We headed home a whipped up a spring onion scramble with Hungarian sausage and kale on the side. We wrapped it all up in some warm corn tortillas and it was simple bliss. I had fun taking pictures in the good afternoon light streaming through the kitchen window. So much for the predicted snowy dreary day!



It was an all around great day. I truly enjoyed the luxury of having run 7 miles before breakfast and having the entire day to interact with the world and do some of my favorite things! As the afternoon crept on, I started to think about that second run I had planned. I hadn't gotten more into the idea over the course of the day (I hadn't really thought about it at all), I actually had a bit of trepidation. My legs were feeling pretty sore and dead. I just couldn't get into the idea of running any more miles at any speed. But I also felt guilty. I felt like *should* (bad word I know) do more miles, after all, this was a peak week for me for the LA Marathon on March 20th. I wanted to get over 100 miles for the week and if I didn't run again, even with today's long run, I wouldn't make it. Then I had one of those, hello don't be an idiot moments. I realized that I was being ridiculous, really freaking ridiculous and dangerously stupid. I had arbitrarily decided at some point that my peak road weeks would be over 100 miles (and peak ultra/trail weeks over 140) even with a complete day off from running. 100 miles of road training a week is brutal and I have been doing it hard since I started my training for Houston in December. I did 414 miles in December, 403 in January and only 3 weeks this year have been under 90 miles, which were the two weeks before Houston and one week after. I know better. I just didn't realize that I wasn't taking the whole picture into consideration. The way I was looking at it was Houston through LA training standing alone, as opposed to my training leading up to Houston and continuing towards LA as one. That kind of longer push deserves more cut back weeks. In my head I somehow considered race week and the week after Houston as cutback weeks even though that definitely isn't the case. I can't count a hard marathon effort and a taxing experience as a cutback week even if the mileage number says it is so. Duh Devon.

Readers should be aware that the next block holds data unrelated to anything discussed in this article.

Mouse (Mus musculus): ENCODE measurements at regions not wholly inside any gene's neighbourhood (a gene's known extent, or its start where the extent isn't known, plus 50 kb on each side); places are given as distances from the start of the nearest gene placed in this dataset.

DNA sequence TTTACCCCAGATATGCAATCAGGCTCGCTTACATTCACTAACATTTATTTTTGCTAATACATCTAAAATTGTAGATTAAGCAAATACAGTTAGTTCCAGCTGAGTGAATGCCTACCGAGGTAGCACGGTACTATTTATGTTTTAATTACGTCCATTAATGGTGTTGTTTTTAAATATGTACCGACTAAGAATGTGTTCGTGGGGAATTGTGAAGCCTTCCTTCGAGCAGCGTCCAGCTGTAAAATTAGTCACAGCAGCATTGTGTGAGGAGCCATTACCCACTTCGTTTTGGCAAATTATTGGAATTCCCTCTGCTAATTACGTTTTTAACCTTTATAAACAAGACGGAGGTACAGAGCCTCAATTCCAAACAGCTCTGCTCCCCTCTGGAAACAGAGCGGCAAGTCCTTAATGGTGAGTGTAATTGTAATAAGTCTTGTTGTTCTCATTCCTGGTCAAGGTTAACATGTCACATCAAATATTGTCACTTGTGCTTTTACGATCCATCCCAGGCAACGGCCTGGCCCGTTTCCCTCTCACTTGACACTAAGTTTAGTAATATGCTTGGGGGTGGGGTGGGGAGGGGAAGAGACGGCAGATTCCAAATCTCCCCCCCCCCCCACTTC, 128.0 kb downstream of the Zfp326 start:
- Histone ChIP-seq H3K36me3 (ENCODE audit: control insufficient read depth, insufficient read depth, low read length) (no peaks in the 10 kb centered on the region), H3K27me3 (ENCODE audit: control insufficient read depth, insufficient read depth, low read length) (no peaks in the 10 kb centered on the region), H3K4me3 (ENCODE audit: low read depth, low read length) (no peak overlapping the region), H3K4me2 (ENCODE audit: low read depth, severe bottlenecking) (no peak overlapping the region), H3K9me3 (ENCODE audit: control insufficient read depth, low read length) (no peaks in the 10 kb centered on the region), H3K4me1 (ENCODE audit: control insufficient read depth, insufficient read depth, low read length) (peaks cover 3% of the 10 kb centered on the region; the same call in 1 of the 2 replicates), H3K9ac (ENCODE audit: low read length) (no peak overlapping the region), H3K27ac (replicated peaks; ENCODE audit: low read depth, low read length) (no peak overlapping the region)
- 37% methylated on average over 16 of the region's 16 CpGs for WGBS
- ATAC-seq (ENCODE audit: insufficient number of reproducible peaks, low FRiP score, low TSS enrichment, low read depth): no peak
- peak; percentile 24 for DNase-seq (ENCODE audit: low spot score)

Needlesstosay, I didn't run again yesterday. I took an ice bath instead to increase the muscle tension in my legs for today's long run. I may take a while to figure out the obvious but I definitely don't think twice when I do. I also realized in my contemplation of how hard I have been working that I have been running my long runs potentially too fast. I don't need to try and do every workout at marathon pace or have that be my goal. When I set out today, I first consulted my training paces and aimed to be in the mid to slower end of the 6:37-7:37 range that is ideal for my marathon goal. I planned to do a fast finish and ultimately had an excellent workout. I worked really hard and had a great week without being needlessly overzealous about mileage. It was a good week and I was able to pull myself back from a pattern of potentially harmful behavior and see the bigger picture. Ok, time to get out of the confessional and help with dinner.

I leave you with Scream Sorbet at the farmer's market. Non-dairy ice cream (macadamia vanilla pictured) because everyone needs more ice cream (or similar) in their lives and an exception to the rules every now and again.

2 comments:

  1. Looks like a fun day :) I had a similar situation a few Saturdays ago and ended up at our local farmer's market as well. Felt refreshed and ready to go the next day. Today however, was another story lol Maybe it is the time of year?

    You're a rockstar keep up the good work :)

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  2. we just got a foot more of snow. and its snowing now. how i long for a farmer's market.